a) Pull or stretch a rubber band or balloon as you hold it up to your cheek. Describe how it feels. 

b) While holding it to your cheek, allow it to contract quickly. How does the rubber band feel now?

 

Station 9      Getting Juice from Juice


Using a knife, make two small slits in the surface of a lemon, potato or apple.  You can use metal strips or coins, key is to use dissimilar metals. After cleaning the outer surfaces of a dime and penny (or metal strips) with sandpaper, insert the coins in the slits.  Note: a short length of copper pipe (any diameter) and a galvanized nail also work well.
 

Station questions:

a) What happens when the galvanometer leads are touched to the outer edges of the coins or pieces of metal?

b) Increase, and then decrease, the depth to which the coins (or metal) are inserted into the fruit. Do you detect any change in the galvanometer reading as you make these changes? Why do you suppose this happens?

c) You can increase the voltage produced by this simple electrical device by connecting  a number of the lemon cells together in series.  This means that you connect a penny in one cell to a dime in another cell until all cells are connected. When you finish making these links, connect the coins at each end of the chain (a  penny at one end and a dime at the other) to the galvanometer.  What happens?  Try using four or five cells in series to light a small light bulb or red LED (light emitting diode).
 

 

 

Station 10   Basking in the After Glow

The main component of this station is a large piece of pink insulation foam covered with a sheet of phosphorescent material. The station can be set up two different ways. In the first version the screen is placed in a totally dark area. A person is directed to stand close to the phosphorescent screen, select a pose, and have a partner trigger an electronic flash unit. When the person moves away from the screen, the area touched by the light of the flash glows an eerie green. An Image of the person remains on the screen as a shadow. The shadow lingers on the screen for several moments.

Another way to use this idea is to illuminate the phosphorescent screen with a black light causing the whole screen to glow. A person stands near the screen blocking out the black light and casting a shadow on the screen. When the person moves, his image remains on the screen. The shadow does not last as long as in the first version, but this set-up eliminates the need for complete darkness and an electronic flash.

Station questions:

a) Energize the  phosphorescent screen with a bright light source. What happens when the light is taken away?

b) Suggest a mechanism that would   explain the screen’s ability to glow after exposure to light.

c) Place your hand on the screen and once again illuminate with bright light. Describe what happens after removing your hand and the light.

d) Explain your observations.

e) Does the length of exposure have any bearing on the glow?

f) Try different color lights, does this have any effect on the glow? Can you explain your observations.

Application Phase

During the last phase of the learning cycle, students apply the ideas developed during the concept development phase of the cycle.  Returning to the laboratory, they perform an experiment that requires them to compute the potential and kinetic energies of an object as it moves along a track.  One method involves strobe photography (see Heath Physics).  A strobe photo is made of a toy car as it moves down a Hot Wheels track.  Analysis of the photo provides information that may be used to compute the car’s potential and kinetic energy at each point along the track.  An alternate approach uses apparatus such as a low-friction track, a photo gate and electronic timer. (see below)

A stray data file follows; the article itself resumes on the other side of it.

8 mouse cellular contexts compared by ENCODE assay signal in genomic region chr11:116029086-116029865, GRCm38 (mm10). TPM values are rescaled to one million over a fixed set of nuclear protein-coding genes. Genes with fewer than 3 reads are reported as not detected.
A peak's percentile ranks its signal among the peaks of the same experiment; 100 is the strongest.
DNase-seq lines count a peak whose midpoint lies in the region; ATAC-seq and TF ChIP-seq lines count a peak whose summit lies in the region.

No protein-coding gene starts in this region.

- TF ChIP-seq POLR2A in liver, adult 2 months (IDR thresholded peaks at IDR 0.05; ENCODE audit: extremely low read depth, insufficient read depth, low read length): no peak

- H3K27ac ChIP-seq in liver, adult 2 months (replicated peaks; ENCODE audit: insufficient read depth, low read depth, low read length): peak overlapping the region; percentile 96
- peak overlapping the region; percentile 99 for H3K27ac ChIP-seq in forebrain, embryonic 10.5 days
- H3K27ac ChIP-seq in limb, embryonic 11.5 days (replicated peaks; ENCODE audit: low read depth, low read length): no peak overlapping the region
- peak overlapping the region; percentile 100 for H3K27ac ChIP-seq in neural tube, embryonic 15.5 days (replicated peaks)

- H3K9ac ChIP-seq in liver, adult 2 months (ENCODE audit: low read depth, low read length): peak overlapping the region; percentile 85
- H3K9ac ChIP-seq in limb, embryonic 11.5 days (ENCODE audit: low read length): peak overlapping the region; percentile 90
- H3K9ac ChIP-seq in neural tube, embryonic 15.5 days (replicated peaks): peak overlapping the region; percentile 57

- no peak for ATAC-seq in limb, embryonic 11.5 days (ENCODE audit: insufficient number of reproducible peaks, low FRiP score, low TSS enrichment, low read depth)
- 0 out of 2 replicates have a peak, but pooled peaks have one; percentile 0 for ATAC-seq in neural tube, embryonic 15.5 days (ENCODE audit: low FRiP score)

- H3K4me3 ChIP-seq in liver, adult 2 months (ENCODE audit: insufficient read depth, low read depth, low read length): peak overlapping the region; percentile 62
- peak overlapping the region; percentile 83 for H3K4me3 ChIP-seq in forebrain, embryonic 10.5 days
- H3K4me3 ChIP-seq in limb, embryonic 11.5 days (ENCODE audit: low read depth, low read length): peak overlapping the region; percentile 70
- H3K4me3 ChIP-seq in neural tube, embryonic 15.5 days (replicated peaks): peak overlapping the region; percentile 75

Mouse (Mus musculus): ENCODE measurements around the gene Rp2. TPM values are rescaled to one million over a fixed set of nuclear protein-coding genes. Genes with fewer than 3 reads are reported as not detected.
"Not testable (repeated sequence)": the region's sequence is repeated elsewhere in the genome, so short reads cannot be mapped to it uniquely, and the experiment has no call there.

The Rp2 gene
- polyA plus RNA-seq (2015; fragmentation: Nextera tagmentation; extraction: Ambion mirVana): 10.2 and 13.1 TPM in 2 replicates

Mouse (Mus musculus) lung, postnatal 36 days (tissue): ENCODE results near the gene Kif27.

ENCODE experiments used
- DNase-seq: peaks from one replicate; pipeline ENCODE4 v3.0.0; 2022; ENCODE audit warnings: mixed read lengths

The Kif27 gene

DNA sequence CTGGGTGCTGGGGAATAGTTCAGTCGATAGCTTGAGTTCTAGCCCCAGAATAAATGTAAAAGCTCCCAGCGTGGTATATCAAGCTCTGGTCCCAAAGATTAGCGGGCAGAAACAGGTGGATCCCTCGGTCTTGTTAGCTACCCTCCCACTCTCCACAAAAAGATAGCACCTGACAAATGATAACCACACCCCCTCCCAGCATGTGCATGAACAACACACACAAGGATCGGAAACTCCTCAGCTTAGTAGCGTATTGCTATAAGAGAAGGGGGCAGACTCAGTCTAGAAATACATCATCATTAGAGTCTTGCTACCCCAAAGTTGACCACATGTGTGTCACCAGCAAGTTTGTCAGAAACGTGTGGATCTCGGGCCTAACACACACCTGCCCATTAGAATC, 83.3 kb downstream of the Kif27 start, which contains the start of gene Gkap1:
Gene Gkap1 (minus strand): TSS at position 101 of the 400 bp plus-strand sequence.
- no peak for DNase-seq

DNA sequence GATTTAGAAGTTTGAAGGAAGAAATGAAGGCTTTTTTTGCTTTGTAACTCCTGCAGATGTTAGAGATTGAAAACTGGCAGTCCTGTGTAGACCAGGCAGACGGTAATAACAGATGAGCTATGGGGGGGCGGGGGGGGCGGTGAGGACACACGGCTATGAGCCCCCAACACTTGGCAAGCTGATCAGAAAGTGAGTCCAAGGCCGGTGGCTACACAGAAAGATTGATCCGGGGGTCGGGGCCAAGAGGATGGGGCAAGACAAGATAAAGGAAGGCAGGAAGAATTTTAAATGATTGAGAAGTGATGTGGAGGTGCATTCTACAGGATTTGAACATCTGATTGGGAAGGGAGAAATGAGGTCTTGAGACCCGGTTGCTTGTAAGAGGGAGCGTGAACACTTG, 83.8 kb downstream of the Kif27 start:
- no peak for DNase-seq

In either case, the students discover that the total mechanical energy is, for all practical purposes, conserved!  As the above student-produced graph indicates, the total mechanical energy of the system remains virtually constant throughout the motion.

 

As a second application activity, our students take an excursion to Six Flags Great America.  There they experience the laws of physics operating on a grand scale.  In particular, they view roller coasters in a new light.  They now see them as energy transformation machines.  Using triangulation, students measure the height of the roller coasters. From this information they can compute the coasters' potential energy.  Using the law of conservation of energy, they proceed to determine the theoretical speed at various points along the ride.  Measuring the speed of the coaster, using distance over time techniques, students estimate the frictional loses incurred during the coaster’s trip by comparing gravitational potential energy at the beginning of the ride with the kinetic energy near the end.

 

We have found the learning cycle approach to teaching energy concepts to be very effective for a number of reasons:

 

1) Energy is a difficult concept.  With the learning cycle, students are provided the opportunity to deal with objects on a concrete level before formal concepts are introduced.  This is in accordance with the precepts of Piaget and current cognitive research. 

 

2) The learning cycle makes energy meaningful.  Students are made aware of the 

importance of the energy transformations that are continually going on all around them.  Applications of material being studied are intrinsic to the cycle.

 

3) This student-centered approach encourages student engagement.  Intriguing

manipulatives tend to get the most disinterested students involved.  Discrepant events leave students with a need to know.

 

4) The energy learning cycle provides a variety of kinesthetic learning    

experiences. While turning the crank of a Genecon, students really understand what is meant by “you can’t something for nothing.”

 

5) Using the learning cycle, you have an opportunity to listen to the students dialog with peers and formulate explanations.  For me, this has always been one of the most exciting aspects of teaching.

 

Regards,

 

Next Issue: Chemistry and the Learning Cycle!

 

PDF files for Learning Cycles on Energy With this file you can print off the individual stations and laminate them for numerous uses and durability.

You'll need Adobe Reader to view files; get it here.